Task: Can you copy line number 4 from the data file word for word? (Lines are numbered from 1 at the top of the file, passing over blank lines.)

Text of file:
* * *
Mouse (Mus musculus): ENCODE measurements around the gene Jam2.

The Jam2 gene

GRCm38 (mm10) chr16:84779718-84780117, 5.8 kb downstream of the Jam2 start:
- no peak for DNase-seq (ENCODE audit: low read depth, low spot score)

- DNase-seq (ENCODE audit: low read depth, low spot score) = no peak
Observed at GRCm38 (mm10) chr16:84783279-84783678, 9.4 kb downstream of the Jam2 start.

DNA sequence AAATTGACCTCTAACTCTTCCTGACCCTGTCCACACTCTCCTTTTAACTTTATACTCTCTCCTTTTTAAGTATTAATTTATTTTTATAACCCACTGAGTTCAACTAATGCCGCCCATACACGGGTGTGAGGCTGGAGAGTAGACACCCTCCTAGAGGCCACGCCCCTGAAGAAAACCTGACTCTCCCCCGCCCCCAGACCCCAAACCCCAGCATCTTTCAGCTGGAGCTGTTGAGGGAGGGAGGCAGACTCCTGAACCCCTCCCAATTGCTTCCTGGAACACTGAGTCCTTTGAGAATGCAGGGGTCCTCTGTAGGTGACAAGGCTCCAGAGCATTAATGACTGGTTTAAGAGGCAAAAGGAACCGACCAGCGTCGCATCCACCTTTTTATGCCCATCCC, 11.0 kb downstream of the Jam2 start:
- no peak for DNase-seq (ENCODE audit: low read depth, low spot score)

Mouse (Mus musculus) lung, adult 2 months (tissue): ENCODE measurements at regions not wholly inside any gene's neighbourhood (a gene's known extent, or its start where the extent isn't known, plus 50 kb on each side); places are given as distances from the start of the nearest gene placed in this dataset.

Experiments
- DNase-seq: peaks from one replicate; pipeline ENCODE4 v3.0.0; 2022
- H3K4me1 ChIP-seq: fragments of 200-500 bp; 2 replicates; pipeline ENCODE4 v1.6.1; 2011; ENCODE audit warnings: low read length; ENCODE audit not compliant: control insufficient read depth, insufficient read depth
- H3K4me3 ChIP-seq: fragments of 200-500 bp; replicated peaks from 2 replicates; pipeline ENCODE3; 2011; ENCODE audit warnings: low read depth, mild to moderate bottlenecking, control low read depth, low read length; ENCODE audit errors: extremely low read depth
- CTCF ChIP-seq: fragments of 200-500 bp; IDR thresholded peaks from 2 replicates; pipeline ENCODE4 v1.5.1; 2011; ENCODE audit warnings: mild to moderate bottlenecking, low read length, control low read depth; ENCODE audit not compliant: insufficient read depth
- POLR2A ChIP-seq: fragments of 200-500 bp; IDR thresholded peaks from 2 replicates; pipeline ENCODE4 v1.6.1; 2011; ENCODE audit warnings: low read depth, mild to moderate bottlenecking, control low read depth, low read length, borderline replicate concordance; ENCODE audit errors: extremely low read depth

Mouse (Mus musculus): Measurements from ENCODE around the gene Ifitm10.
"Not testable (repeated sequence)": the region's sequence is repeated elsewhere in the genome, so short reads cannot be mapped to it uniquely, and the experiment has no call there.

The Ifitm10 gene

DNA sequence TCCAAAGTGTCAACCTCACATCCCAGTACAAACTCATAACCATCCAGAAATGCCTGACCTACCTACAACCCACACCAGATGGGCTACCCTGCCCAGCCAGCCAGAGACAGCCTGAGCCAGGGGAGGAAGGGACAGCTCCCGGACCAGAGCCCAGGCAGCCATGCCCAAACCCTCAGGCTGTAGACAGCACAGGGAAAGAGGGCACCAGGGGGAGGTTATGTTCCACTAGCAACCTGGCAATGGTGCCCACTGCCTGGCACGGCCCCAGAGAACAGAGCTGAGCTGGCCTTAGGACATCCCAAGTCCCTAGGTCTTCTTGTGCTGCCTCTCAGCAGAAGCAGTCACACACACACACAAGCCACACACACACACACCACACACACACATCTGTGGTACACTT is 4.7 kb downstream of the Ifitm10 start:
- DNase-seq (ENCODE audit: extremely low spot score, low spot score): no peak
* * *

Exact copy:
- no peak for DNase-seq (ENCODE audit: low read depth, low spot score)